What is Glaucoma?
Glaucoma is a group of disorders that damage the eye’s optic nerve, resulting in vision loss or blindness. In most cases, the nerve damage is caused by increased pressure inside the eye.
In healthy eyes, fluid is continually produced and drained. However, if the eye produces too much fluid or the drainage canals do not work correctly, the fluid can build up in the eye. As a result, nerve fibers of the optic nerve are destroyed, leading to vision loss. Patients with glaucoma typically lose peripheral vision first. If not treated promptly, this can progress to central vision loss and blindness.
Once vision is lost from glaucoma, it cannot be restored. Therefore, prompt diagnosis and careful monitoring is essential.
Forms of Glaucoma
Primary open-angle glaucoma (POAG), also called primary or chronic glaucoma, accounts for 90 percent of all glaucoma cases. This type of glaucoma is hereditary and happens when the drainage canals (called the trabecular meshwork) become clogged. POAG develops gradually, often with no early warning signs.
Acute and chronic angle-closure glaucoma happen when the iris blocks the drainage opening. Acute angle-closure glaucoma is a medical emergency. It happens when the eye pressure rises very quickly, causing eye pain, headaches, halos around lights, dilated pupils, vision loss, red eyes, and nausea and vomiting. If symptoms persist, the condition can become chronic.
Normal-tension glaucoma occurs when the optic nerve is damaged, even though the eye pressure is not very high. It is unclear why the optic nerves in some people become damaged, even though they have near-normal pressure levels.
Congenital glaucoma occurs in babies when there is incorrect or incomplete development of the eye's drainage canals during the prenatal period. This is a rare condition that may be inherited. Microsurgery can often correct the structural defects. Other cases are treated with medication and surgery.
Other, less common forms include secondary glaucoma, pigmentary glaucoma, neovascular glaucoma, traumatic glaucoma, uveitic glaucoma, irido corneal endothelial syndrome, pseudoexfoliation syndrome, and anterior segment dysgenesis syndromes.
Causes and Risk Factors
The exact cause of optic nerve damage from glaucoma is still unclear. Although glaucoma is much more common in older adults, it can develop at any age. You may have an increased risk if you:
- Are older than 60 years
- Have a family history of glaucoma
- Have diabetes
- Are of African, Hispanic, or Asian descent
- Have a history of eye injuries or have had multiple eye surgeries for chronic eye conditions
- Are very nearsighted or farsighted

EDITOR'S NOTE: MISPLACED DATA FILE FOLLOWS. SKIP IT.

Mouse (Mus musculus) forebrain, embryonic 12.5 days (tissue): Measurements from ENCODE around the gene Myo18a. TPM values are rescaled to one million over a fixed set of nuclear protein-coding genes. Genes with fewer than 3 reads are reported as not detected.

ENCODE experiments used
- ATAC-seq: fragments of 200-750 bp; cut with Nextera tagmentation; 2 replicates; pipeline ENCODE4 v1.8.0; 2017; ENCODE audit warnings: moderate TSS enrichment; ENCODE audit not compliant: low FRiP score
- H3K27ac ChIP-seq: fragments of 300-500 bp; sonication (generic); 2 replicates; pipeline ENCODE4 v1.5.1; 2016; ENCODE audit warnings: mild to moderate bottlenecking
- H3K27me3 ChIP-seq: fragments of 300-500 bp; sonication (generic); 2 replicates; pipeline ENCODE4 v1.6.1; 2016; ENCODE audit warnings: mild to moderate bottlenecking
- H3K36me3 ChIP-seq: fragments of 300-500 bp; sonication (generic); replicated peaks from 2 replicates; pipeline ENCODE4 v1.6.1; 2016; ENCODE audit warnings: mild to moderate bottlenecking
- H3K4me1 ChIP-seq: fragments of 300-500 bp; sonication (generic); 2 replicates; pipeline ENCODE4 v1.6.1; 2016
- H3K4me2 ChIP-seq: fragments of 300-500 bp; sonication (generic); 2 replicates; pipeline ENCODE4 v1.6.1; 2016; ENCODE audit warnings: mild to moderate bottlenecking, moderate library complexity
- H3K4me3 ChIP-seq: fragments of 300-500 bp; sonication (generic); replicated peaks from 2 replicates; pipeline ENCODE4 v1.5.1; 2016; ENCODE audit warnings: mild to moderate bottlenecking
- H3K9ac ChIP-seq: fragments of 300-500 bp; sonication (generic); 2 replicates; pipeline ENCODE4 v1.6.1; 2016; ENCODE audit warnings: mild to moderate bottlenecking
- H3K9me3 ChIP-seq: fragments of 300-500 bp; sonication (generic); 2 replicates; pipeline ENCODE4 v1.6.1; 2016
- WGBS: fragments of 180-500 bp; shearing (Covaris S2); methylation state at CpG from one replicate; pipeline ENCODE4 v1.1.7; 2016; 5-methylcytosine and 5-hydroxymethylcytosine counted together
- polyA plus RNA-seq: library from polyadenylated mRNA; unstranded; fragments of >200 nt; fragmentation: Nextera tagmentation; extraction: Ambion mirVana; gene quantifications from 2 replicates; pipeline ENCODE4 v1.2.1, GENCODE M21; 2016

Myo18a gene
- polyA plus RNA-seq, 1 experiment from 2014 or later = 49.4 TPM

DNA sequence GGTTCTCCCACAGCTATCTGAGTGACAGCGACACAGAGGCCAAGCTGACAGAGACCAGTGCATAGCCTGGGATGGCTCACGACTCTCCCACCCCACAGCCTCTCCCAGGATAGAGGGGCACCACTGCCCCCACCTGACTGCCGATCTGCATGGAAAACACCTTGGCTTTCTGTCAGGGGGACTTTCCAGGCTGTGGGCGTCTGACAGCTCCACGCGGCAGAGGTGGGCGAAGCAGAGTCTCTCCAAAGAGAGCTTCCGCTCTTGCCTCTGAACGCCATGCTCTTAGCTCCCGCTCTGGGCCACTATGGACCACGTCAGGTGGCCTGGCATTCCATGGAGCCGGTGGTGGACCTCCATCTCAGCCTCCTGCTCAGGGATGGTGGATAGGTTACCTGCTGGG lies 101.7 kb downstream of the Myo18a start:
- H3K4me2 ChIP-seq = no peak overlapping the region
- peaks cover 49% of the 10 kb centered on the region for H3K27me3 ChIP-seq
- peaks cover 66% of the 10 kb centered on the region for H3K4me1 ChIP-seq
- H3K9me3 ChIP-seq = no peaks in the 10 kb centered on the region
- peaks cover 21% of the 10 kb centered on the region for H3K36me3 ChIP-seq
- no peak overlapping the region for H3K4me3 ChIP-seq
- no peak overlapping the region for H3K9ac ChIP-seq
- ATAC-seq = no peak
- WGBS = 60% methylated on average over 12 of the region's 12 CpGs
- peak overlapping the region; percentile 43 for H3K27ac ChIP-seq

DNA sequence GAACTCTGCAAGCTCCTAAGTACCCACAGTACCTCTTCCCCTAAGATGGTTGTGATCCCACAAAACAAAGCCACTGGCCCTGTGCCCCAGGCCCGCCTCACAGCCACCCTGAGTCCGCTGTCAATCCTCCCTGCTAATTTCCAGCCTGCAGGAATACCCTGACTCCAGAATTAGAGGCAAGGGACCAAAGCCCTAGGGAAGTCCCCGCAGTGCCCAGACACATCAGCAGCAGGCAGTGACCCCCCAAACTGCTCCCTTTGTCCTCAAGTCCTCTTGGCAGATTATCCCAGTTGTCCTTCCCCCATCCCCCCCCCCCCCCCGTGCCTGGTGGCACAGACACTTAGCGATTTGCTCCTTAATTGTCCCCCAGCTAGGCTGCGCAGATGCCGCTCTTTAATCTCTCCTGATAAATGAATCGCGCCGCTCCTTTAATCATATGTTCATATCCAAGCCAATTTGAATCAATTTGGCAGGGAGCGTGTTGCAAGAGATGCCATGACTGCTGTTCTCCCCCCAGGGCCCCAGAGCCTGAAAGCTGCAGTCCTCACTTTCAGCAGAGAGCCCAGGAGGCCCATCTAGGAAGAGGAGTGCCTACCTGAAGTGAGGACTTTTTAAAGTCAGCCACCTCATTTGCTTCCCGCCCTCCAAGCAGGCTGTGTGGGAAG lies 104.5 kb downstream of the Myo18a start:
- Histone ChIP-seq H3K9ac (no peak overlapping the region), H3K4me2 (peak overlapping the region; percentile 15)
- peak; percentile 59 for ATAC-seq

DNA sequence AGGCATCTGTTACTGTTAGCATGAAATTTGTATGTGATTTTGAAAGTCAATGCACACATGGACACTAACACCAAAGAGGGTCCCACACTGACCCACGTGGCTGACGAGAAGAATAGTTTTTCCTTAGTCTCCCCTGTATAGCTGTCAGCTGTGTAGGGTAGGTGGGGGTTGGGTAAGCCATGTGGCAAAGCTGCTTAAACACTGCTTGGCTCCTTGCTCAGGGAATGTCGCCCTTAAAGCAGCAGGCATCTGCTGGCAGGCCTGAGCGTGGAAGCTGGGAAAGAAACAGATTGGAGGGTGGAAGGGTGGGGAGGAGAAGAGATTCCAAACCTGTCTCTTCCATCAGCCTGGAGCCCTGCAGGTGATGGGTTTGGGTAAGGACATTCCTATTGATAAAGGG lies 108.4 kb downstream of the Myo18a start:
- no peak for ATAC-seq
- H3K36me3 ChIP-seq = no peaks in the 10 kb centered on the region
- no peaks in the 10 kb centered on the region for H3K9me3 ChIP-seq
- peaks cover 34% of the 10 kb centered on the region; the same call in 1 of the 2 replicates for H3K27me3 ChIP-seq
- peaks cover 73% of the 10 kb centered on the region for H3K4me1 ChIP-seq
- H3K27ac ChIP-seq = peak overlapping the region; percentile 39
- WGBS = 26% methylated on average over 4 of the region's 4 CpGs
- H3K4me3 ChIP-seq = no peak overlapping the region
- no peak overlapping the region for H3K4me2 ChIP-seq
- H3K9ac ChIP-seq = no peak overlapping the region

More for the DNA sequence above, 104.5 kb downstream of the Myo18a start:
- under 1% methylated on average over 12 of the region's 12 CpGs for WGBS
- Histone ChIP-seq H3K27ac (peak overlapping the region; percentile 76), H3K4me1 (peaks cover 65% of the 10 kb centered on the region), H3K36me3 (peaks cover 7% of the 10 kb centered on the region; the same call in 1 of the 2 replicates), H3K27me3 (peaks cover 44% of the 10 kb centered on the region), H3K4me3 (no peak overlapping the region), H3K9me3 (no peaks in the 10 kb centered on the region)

7 lifestyle habits that may help prevent or slow the progression of glaucoma
In most cases, glaucoma develops slowly. It typically affects peripheral vision first, but symptoms may go unnoticed for several years because visual acuity is maintained until late in the disease. In the advanced stage of the disease, you may notice blind spots in your central vision.
Without proper treatment, glaucoma can lead to blindness. However, with regular eye exams, early detection, and treatment, vision loss can often be prevented or minimized.
Glaucoma progression from normal vision (A) to late-stage glaucoma (D)
During a glaucoma exam, your ophthalmologist will:
- Take your medical and family histories
- Measure your eye pressure
- Inspect your eye’s drainage angle
- Examine your optic nerve for damage
- Test your peripheral vision
- Take a picture or computer measurement of your optic nerve
- Measure the thickness of your cornea
Genetic testing may be recommended if you or a family member develop the disease before age 50. Among its many benefits, genetic testing can be used to diagnose disease, improve the accuracy of a patient’s prognosis, identify gene mutations that could be passed on to children, and help guide genetic counseling.
If you are diagnosed with glaucoma, your doctor will develop a treatment plan that aims to lower your eye pressure. It is important to have your eye doctor check your pressure regularly so that he or she can prescribe proper treatment and prevent further vision loss.
Many patients are able to manage their glaucoma with prescription eye drops, such as prostaglandin analogs, beta blockers, alpha agonists, carbonic anhydrase inhibitors, and combination therapies.
However, if medications are unsuccessful, surgery may be needed to improve fluid drainage or reduce fluid production. Mass. Eye and Ear doctors perform traditional and laser glaucoma surgeries, as well the newest minimally invasive glaucoma surgeries (MIGS), which in some cases, can help reduce or eliminate a person’s reliance on medicated eye drops.
Learn about treatment at Mass. Eye and Ear